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Comment on "Things Developers Should Know About Leopard"
by Jesper — Sep 22
Question: if I want to show a picture of dimensions greater than 2^16 x 2^16 pixels, does anything Leopard make it easier, now that it is 64-bit? ("Show" == render a downsampled version, zoom in/out, scroll around in higher res versions, etc.)

64-bit does one thing: it makes it possible to have a larger *memory* space than 4 GB. With 32-bit, you'd have to have a memory window that you'd move around "over" that data, loading it in as you go.

Such capabilities have been available for the G5 in executables that just link with the standard system library (lower than even Core Foundation). In 10.5, it's available for Intel 64-bit processors (Xeon and Core 2 Duo), and it's also available for Core Foundation, Cocoa and most of the non-UI bits of Carbon.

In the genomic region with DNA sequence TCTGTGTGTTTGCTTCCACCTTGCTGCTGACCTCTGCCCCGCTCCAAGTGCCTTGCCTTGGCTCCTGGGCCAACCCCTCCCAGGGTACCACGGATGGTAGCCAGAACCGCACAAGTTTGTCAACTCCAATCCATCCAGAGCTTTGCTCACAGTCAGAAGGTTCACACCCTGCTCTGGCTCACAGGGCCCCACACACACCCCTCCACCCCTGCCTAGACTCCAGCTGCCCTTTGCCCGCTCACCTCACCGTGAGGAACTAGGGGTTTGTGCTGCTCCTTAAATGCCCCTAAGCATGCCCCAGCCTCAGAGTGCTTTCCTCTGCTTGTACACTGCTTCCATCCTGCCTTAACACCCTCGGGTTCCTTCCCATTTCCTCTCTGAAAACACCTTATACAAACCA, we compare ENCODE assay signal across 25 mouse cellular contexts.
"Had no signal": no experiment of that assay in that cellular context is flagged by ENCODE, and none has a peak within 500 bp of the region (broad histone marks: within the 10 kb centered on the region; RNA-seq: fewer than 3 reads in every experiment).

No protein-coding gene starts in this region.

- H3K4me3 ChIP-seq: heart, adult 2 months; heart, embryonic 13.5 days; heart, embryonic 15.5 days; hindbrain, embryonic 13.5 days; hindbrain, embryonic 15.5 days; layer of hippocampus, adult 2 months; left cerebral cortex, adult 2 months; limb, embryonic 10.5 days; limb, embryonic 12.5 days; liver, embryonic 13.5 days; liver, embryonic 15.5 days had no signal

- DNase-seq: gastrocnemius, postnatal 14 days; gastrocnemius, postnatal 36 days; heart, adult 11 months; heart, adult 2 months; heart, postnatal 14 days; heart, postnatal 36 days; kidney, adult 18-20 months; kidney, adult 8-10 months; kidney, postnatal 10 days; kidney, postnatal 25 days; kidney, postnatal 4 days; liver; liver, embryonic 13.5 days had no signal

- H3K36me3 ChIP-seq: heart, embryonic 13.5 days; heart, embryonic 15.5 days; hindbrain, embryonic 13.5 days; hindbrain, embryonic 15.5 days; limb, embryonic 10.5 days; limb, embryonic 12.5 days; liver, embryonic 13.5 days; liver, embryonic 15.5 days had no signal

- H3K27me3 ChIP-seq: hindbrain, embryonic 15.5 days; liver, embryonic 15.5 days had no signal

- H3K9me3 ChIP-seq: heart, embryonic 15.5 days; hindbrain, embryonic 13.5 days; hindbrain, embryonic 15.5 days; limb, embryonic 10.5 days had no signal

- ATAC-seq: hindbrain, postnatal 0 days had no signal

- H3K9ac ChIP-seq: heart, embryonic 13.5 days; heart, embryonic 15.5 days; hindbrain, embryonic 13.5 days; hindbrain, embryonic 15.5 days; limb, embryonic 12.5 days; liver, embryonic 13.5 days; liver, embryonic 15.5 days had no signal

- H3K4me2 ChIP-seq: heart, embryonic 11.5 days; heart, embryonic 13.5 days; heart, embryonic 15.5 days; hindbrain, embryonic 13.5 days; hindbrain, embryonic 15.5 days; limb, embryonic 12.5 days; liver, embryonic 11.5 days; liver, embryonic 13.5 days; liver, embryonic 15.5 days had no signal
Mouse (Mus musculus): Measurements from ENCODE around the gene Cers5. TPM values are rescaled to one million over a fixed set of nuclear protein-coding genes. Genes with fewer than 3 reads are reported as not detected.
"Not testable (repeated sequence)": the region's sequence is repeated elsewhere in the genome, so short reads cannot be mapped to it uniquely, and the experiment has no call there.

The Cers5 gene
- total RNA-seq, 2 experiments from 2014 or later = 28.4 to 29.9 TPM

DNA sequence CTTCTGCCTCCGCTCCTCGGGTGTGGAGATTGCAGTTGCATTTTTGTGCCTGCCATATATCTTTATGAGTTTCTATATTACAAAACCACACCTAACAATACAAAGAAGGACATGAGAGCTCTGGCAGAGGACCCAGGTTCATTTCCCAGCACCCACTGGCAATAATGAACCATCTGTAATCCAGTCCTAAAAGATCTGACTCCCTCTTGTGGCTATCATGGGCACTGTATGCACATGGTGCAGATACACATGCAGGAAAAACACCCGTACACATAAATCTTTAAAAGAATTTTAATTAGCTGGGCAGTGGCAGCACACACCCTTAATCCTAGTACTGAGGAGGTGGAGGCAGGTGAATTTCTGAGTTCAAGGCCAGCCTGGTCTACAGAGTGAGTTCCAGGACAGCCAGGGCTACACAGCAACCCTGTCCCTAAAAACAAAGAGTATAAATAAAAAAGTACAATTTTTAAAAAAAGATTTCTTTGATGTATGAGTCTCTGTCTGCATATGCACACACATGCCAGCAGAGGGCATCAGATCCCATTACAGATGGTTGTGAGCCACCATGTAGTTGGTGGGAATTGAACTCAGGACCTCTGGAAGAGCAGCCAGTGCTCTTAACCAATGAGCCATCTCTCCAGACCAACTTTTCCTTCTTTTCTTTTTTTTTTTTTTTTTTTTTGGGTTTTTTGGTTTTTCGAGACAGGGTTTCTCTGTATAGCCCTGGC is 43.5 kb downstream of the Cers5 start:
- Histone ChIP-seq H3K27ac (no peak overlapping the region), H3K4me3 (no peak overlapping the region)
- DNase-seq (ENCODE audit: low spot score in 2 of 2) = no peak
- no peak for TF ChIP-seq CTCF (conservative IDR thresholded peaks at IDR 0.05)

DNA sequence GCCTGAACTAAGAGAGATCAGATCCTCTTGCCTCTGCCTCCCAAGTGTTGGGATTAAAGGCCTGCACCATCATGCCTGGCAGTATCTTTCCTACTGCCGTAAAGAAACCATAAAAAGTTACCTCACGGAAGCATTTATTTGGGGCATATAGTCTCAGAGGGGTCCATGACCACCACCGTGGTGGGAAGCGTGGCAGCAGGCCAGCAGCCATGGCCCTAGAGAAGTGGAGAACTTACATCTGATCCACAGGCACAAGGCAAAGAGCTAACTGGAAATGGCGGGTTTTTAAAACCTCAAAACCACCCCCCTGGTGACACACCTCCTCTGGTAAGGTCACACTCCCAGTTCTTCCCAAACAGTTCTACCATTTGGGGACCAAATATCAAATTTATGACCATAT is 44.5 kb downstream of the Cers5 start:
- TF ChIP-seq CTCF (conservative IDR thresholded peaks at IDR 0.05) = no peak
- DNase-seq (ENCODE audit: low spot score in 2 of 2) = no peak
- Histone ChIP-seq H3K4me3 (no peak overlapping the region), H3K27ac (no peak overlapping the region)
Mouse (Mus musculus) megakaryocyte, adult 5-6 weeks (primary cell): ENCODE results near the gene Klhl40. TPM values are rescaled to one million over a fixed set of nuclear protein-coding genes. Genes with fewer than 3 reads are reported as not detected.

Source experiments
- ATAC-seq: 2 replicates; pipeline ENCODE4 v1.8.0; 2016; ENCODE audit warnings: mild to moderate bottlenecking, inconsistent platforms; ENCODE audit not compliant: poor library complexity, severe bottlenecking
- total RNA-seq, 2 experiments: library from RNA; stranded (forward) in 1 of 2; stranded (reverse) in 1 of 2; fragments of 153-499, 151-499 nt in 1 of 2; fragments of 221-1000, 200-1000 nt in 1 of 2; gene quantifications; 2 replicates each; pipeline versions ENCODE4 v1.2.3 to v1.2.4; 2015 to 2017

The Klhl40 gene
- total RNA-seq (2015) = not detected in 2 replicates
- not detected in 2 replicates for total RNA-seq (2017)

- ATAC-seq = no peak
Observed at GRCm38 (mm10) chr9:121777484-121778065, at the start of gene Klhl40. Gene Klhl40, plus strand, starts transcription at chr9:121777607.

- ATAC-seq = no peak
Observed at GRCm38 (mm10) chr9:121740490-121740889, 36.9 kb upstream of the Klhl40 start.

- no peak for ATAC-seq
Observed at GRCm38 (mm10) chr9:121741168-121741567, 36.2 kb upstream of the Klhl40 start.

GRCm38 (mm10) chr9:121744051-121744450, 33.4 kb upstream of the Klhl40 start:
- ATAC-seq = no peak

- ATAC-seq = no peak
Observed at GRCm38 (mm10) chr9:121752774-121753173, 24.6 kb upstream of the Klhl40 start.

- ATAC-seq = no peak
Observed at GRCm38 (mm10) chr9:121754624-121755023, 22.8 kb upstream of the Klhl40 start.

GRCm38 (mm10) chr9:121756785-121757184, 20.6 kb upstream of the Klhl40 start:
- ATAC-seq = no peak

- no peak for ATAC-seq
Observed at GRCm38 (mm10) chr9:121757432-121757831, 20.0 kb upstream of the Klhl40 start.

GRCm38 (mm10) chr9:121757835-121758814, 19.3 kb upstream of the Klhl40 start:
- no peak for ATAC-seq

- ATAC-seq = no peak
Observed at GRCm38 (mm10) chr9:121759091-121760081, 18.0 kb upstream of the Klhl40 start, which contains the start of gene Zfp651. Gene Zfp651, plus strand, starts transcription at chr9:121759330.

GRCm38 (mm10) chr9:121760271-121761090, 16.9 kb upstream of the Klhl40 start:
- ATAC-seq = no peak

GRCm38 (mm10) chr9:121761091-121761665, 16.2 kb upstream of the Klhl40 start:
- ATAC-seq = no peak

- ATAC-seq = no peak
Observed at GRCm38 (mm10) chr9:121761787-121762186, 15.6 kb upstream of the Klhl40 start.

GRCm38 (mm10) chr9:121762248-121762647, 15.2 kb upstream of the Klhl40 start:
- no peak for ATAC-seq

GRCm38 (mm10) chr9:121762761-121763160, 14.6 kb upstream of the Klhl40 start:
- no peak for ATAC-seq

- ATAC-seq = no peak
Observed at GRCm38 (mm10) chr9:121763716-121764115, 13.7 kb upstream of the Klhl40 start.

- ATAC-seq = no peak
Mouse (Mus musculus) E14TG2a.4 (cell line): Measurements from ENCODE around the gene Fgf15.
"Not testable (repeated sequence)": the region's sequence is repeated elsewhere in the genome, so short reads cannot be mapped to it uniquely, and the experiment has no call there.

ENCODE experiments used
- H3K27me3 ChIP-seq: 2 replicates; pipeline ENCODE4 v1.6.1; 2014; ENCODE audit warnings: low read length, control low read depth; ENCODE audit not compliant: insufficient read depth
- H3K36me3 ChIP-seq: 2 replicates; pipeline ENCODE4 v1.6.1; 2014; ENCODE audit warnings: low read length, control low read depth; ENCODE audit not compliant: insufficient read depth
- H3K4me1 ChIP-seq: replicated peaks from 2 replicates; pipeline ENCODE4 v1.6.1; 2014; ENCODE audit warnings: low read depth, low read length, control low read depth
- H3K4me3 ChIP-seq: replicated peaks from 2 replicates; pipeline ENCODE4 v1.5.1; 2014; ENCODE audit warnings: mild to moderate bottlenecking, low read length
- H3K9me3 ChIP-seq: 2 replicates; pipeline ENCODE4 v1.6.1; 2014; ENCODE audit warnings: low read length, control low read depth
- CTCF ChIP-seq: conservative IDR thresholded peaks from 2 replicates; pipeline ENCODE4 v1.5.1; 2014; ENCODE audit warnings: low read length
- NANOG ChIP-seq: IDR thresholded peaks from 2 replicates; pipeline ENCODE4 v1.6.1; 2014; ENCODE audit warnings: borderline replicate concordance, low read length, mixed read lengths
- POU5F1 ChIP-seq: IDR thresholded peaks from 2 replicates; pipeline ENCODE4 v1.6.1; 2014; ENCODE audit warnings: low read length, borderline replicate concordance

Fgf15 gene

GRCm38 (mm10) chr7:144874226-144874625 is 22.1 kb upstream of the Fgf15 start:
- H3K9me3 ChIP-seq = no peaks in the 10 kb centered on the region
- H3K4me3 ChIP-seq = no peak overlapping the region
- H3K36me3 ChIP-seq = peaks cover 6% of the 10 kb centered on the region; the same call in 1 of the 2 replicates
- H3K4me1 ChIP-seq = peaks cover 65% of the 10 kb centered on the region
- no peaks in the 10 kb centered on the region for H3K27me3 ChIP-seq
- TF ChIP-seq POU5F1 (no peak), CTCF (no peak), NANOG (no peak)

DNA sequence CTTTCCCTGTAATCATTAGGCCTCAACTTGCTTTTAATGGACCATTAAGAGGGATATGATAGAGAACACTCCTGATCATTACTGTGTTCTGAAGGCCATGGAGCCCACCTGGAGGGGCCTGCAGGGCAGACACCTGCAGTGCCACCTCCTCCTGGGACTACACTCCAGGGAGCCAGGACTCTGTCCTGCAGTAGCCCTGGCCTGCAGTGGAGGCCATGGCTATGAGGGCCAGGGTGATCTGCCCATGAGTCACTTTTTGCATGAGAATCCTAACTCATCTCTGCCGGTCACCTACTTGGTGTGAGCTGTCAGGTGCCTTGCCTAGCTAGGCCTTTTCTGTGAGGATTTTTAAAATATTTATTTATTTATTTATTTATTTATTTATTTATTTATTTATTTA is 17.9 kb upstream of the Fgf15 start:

If you previously had a window in a (32-bit) UI application communicating with a 64-bit application managing the data access, and the 32-bit application only handled showing the pixel data the 64-bit app threw at it, and the 64-bit app handled scaling, then you wouldn't see a difference in speed. But for almost any other situation involving such a large image, it'll be faster and you'll be able to write just the one, 64-bit app.

How would one write a OSX GUI app that targets both Tiger and Leopard?

One would write a Tiger version.
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